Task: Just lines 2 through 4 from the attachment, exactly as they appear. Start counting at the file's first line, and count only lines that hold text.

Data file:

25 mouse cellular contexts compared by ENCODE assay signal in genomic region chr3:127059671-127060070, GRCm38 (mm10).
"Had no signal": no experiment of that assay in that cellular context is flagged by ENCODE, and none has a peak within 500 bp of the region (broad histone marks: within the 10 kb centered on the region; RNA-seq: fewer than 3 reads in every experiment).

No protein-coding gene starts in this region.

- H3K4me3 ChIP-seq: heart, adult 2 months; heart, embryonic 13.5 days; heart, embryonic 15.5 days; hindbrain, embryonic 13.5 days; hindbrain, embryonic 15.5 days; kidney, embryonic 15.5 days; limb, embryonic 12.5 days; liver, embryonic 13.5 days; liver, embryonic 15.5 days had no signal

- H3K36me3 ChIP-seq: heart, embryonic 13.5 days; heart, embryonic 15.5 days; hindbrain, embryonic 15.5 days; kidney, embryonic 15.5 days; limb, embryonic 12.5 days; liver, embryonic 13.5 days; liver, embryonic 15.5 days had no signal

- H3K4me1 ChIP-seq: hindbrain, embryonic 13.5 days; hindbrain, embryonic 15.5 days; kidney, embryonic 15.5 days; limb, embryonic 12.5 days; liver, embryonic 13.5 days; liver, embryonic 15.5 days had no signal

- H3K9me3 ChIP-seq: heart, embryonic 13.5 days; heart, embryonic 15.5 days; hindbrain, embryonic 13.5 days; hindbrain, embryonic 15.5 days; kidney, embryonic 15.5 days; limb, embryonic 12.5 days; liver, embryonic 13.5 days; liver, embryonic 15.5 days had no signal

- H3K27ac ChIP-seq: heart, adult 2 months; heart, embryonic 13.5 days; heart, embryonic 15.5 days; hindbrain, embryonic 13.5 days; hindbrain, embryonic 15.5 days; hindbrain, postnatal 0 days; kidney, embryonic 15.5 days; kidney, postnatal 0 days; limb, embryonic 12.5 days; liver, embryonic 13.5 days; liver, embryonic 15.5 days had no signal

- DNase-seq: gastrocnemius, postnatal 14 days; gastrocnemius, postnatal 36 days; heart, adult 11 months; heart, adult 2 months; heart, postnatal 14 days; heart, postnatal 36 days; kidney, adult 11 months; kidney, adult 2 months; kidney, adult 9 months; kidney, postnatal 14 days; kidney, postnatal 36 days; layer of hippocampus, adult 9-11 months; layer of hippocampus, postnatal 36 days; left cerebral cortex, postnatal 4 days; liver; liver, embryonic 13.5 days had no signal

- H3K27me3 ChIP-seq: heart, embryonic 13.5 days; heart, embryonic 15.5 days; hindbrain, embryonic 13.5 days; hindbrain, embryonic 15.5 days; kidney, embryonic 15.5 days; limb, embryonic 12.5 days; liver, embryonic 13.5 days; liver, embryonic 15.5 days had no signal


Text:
"Had no signal": no experiment of that assay in that cellular context is flagged by ENCODE, and none has a peak within 500 bp of the region (broad histone marks: within the 10 kb centered on the region; RNA-seq: fewer than 3 reads in every experiment).

No protein-coding gene starts in this region.

- H3K4me3 ChIP-seq: heart, adult 2 months; heart, embryonic 13.5 days; heart, embryonic 15.5 days; hindbrain, embryonic 13.5 days; hindbrain, embryonic 15.5 days; kidney, embryonic 15.5 days; limb, embryonic 12.5 days; liver, embryonic 13.5 days; liver, embryonic 15.5 days had no signal